Republican donors are pouring an unprecedented amount of cash into some of the country’s most hotly contested Senate races in a sign that the party’s backers are increasingly focused on holding on to the second chamber in case Donald Trump loses the presidency.
So far, eight of the most competitive Republican Senate campaigns have raised a combined $128m in this cycle, according to a Financial Times analysis of Federal Election Commission data. That is more than three times as much as the $41m they had raised at this point in their previous races.
Officials on several of the campaigns told the FT they were on track to blow past their last quarterly fundraising hauls when they reveal their third-quarter numbers next month.
Lindsey Graham, the Republican senator for South Carolina, who is facing a well-funded Democratic challenger, has raised $26.4m for his campaign, almost four times as much as he pulled in at this point in his previous race. Susan Collins in Maine has raised more than three times as much as she did last time.
The influx of cash in to the Senate races comes as Mr Trump’s presidential campaign has struggled to keep pace with the fundraising power of his rival Joe Biden and the Democratic National Committee. In August, the Democratic challenger raised $364.5m versus Mr Trump’s $210m.
Republican donors and strategists said the huge injection of money into the Senate campaigns at a time when Mr Trump is struggling financially showed many of the party’s top fundraisers are worried about holding on to the second chamber, which they view as an insurance policy against losing the White House.
With less than two months until election day, Mr Trump is trailing roughly 8 points behind Mr Biden in national polls. Although there are some signs that the race is tightening in swing states, very few polls put Mr Trump in the lead in these battlegrounds.
Dan Eberhart, a Republican Trump donor, said “some of the money that might have been destined for super [Political Action Committees] supporting the presidential campaign” is now “headed towards trying to influence key Senate races”.
Mr Eberhart said Republican donors “are getting flooded with calls and emails” from Senate incumbents facing increasingly competitive races against Democrats, who are also pulling in much more cash than they have in the past.
He added: “I hope the polls have it wrong like they did in 2016. But . . . Republicans need to develop a campaign strategy committed to protecting the Senate at all costs — even if it means sacrificing the Oval Office.”
He added: “Our incumbents are in a bad way, even in reliably red states, and they are being swamped by Democratic fundraising. Democrats have been able to broaden the map, forcing the [Republican National Committee] to spend on states they normally wouldn’t have to.”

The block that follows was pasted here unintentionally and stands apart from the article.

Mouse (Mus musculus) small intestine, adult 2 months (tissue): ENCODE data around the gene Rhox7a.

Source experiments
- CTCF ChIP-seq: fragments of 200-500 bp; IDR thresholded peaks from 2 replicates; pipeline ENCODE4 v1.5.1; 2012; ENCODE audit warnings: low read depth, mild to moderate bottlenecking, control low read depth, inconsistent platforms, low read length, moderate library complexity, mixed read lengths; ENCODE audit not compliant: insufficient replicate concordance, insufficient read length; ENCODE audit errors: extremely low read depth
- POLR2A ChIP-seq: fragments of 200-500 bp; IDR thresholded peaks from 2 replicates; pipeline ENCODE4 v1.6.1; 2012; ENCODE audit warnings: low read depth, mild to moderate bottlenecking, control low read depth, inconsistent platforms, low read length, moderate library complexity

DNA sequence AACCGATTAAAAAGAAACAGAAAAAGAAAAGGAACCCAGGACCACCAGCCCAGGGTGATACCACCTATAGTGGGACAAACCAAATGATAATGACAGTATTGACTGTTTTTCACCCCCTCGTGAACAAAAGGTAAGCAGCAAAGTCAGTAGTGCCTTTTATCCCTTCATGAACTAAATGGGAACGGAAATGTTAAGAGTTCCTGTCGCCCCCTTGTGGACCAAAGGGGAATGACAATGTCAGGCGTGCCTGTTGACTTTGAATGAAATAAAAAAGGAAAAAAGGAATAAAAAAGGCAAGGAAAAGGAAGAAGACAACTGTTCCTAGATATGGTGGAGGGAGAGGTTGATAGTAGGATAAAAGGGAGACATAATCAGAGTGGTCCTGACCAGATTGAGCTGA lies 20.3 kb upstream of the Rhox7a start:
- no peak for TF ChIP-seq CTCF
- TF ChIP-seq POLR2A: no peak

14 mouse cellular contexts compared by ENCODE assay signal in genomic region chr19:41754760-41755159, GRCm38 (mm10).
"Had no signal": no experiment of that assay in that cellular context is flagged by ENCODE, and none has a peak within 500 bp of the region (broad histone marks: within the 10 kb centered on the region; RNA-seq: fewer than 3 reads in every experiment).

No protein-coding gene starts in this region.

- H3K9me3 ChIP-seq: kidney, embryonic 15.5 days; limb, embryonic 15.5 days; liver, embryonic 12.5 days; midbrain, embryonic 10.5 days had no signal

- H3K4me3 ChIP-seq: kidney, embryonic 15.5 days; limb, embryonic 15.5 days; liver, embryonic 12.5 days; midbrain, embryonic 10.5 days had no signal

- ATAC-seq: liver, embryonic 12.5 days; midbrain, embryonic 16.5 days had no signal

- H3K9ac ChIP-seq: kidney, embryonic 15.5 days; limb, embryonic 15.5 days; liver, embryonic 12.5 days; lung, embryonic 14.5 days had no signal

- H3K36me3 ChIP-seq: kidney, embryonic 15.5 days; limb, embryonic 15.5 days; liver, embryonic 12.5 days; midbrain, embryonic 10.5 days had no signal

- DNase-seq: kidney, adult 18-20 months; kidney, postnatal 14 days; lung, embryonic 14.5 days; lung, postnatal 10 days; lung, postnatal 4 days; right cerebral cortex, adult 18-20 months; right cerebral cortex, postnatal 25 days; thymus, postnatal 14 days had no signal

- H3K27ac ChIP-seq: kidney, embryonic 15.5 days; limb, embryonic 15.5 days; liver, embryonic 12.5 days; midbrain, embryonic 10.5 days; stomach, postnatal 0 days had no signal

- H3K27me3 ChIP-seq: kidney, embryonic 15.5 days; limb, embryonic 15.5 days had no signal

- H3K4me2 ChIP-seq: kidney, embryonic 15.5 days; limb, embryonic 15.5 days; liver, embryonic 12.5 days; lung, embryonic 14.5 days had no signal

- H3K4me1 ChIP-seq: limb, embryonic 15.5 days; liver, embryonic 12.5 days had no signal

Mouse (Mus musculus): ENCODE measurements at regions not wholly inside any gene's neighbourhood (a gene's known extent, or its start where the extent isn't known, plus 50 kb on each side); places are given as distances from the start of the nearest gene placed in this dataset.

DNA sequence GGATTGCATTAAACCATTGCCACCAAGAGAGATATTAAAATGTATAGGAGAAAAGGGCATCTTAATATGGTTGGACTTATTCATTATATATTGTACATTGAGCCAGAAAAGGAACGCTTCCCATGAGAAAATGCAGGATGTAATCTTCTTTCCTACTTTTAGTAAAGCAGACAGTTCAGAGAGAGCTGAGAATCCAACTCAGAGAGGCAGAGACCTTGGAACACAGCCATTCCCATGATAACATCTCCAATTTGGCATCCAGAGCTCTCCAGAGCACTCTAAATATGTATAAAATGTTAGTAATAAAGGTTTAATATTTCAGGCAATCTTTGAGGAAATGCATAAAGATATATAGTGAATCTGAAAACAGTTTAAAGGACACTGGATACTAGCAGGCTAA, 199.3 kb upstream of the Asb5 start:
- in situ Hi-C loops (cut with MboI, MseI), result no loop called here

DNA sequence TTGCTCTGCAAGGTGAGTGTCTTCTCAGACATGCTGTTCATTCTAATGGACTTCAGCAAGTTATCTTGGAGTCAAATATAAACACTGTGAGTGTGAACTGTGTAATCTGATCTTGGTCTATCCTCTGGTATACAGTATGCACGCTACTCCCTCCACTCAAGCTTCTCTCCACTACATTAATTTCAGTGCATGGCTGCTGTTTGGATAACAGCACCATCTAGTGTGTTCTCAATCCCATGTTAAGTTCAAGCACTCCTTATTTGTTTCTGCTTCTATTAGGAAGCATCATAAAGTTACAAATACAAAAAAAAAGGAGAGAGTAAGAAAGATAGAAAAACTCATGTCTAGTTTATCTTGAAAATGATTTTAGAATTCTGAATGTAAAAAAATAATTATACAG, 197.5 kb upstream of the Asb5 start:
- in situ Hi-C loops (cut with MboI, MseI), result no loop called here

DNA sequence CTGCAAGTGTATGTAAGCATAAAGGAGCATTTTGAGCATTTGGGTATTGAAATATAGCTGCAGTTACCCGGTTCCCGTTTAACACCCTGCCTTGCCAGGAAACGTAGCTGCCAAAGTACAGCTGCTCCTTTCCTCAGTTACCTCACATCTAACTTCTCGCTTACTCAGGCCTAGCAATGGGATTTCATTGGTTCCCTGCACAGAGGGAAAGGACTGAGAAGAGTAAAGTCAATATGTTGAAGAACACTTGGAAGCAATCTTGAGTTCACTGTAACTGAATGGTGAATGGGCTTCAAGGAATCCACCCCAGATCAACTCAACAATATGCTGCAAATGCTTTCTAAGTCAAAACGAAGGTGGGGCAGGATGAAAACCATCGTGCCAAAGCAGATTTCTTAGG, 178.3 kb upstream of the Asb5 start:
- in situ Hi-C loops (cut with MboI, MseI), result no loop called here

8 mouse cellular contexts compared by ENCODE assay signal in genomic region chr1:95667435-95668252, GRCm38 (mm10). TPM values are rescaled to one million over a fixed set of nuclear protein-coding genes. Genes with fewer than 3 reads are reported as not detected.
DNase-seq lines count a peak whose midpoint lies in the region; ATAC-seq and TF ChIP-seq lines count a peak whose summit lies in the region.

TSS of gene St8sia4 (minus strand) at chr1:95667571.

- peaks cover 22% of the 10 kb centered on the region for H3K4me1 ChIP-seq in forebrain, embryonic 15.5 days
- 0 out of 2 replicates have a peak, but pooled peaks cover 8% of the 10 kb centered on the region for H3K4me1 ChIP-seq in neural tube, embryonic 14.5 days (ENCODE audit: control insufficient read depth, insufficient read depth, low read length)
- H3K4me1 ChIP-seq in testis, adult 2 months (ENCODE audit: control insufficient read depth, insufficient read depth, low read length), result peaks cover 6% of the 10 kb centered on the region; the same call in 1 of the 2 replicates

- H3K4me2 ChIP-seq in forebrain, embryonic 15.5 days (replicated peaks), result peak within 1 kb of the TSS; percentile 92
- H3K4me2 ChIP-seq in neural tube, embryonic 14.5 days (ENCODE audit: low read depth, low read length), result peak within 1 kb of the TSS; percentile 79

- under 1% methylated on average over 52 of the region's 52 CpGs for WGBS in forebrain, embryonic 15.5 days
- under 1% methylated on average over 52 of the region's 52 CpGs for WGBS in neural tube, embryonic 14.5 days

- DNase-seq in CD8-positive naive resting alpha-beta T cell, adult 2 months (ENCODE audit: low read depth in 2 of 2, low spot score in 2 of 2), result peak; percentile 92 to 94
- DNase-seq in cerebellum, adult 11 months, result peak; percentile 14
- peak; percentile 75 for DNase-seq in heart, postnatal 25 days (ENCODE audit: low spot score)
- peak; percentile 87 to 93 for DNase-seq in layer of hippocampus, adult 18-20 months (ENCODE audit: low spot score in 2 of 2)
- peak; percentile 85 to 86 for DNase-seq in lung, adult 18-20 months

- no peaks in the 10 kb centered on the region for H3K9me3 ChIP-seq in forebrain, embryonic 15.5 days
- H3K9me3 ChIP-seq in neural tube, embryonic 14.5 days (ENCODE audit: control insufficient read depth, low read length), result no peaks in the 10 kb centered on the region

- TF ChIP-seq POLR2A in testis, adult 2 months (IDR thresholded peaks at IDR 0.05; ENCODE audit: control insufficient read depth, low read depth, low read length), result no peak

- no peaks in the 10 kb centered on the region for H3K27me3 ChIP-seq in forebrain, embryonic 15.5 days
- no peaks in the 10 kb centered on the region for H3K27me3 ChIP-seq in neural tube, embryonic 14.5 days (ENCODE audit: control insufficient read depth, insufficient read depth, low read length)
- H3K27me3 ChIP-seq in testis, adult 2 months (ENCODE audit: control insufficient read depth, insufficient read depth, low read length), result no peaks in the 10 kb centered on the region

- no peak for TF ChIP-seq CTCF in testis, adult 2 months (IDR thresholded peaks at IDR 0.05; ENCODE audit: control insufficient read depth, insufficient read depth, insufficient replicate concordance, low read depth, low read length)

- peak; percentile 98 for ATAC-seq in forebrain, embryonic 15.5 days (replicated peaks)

Several top donors — including Sheldon Adelson, the casino owner, Diane Hendricks, a Wisconsin billionaire, and Hushang and Shahla Ansary, a wealthy Texas couple — have not given money to Mr Trump since February or earlier but have recently funnelled cash to Republican senators.
For instance, Mr Adelson and his wife Miriam have not donated to the president or any of the groups supporting his campaign since they made contributions totalling $1,161,200 in February. Rather than donating to America First, the Trump super-PAC that can accept unlimited donations, they have instead donated more than $25m to Republican Senate efforts since June. In the last election, the couple gave $20m to a Trump super-PAC.
Alex Conant, a Republican strategist who worked on Marco Rubio’s 2016 presidential campaign, said the Trump campaign continued to receive an influx of small online donations but that “a lot of the [major] Republican donors [are] focused on keeping the Senate”.
He added: “These Republican donors are heavily invested in Republican senators and keeping Mitch McConnell the majority leader . . . Keeping the Senate Republican is a good hedge against Biden winning.”
While Republicans are hoping to pick up new Senate seats in Alabama, Michigan, and potentially Minnesota, they will have to win a significant number of these eight hotly contested races if they are to hold on to their 53-47 majority.
In an interview with CNN on Wednesday, Mr McConnell gave his party a 50-50 shot of holding on to control of the Senate, noting that more than half-a-dozen races were too close to call. “That’s why I describe it like a knife fight in an alley,” the Senate majority leader said. “Everybody’s slugging it out.”
In the lead-up to November, many of the Republican incumbents are struggling to keep pace with Democratic Senate challengers.
In Arizona, Martha McSally has been out-raised by Democratic challenger Mark Kelly by about 50 per cent, while North Carolina Republican Thom Tillis is behind Democrat Cal Cunningham by roughly the same percentage.
In Maine, Democratic candidate Sara Gideon has raised nearly twice as much as sitting Republican Ms Collins, while in South Carolina, Mr Graham, a three-term Republican senator, is being narrowly out-raised by Democratic challenger Jamie Harrison in a state that has not sent a Democrat to the Senate in two decades.
A RealClearPolitics average of polls shows Ms McSally trailing by 11.3 points, Mr Tillis by 3 points, and Ms Collins by 4.5 points. Mr Graham is leading the polling average by 8 points.
Katon Dawson, the former head of the South Carolina Republican party, said Mr Graham — a favourite Democratic target because of his unwavering support for Mr Trump — was now in the “first competitive” race of his Senate career.
He said that Mr Harrison, who has raised $29m for his bid to flip South Carolina, had pulled in “a staggering amount of money” for a Democrat competing in the traditionally Republican state, which was a “real pain in the ass” for Mr Graham.
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